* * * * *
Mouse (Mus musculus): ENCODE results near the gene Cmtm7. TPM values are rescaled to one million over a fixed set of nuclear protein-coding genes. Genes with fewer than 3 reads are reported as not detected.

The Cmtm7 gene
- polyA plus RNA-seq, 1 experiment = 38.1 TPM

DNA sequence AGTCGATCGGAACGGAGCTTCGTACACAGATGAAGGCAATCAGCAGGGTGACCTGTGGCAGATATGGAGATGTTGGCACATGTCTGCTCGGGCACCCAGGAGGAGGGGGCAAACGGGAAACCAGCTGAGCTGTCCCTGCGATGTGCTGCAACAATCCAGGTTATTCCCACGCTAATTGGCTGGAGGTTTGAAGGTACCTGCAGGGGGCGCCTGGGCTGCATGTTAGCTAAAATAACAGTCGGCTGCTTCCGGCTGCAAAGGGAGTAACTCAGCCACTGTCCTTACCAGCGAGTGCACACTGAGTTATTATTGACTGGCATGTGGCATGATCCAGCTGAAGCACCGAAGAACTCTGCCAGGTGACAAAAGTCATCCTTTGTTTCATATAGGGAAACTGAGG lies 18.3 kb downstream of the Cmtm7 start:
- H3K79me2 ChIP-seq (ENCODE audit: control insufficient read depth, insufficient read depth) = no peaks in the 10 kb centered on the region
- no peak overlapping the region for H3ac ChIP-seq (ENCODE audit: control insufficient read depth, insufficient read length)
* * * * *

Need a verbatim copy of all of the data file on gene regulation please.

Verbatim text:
Mouse (Mus musculus): ENCODE results near the gene Cmtm7. TPM values are rescaled to one million over a fixed set of nuclear protein-coding genes. Genes with fewer than 3 reads are reported as not detected.

The Cmtm7 gene
- polyA plus RNA-seq, 1 experiment = 38.1 TPM

DNA sequence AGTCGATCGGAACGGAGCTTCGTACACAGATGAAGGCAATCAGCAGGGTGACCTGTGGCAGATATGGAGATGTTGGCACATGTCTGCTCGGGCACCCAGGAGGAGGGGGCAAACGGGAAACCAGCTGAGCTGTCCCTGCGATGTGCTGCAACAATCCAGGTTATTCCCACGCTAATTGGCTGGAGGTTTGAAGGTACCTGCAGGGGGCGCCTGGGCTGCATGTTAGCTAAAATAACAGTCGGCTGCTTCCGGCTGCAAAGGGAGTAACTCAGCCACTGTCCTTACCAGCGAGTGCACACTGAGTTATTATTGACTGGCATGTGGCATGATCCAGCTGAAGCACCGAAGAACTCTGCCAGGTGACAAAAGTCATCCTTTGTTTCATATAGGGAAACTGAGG lies 18.3 kb downstream of the Cmtm7 start:
- H3K79me2 ChIP-seq (ENCODE audit: control insufficient read depth, insufficient read depth) = no peaks in the 10 kb centered on the region
- no peak overlapping the region for H3ac ChIP-seq (ENCODE audit: control insufficient read depth, insufficient read length)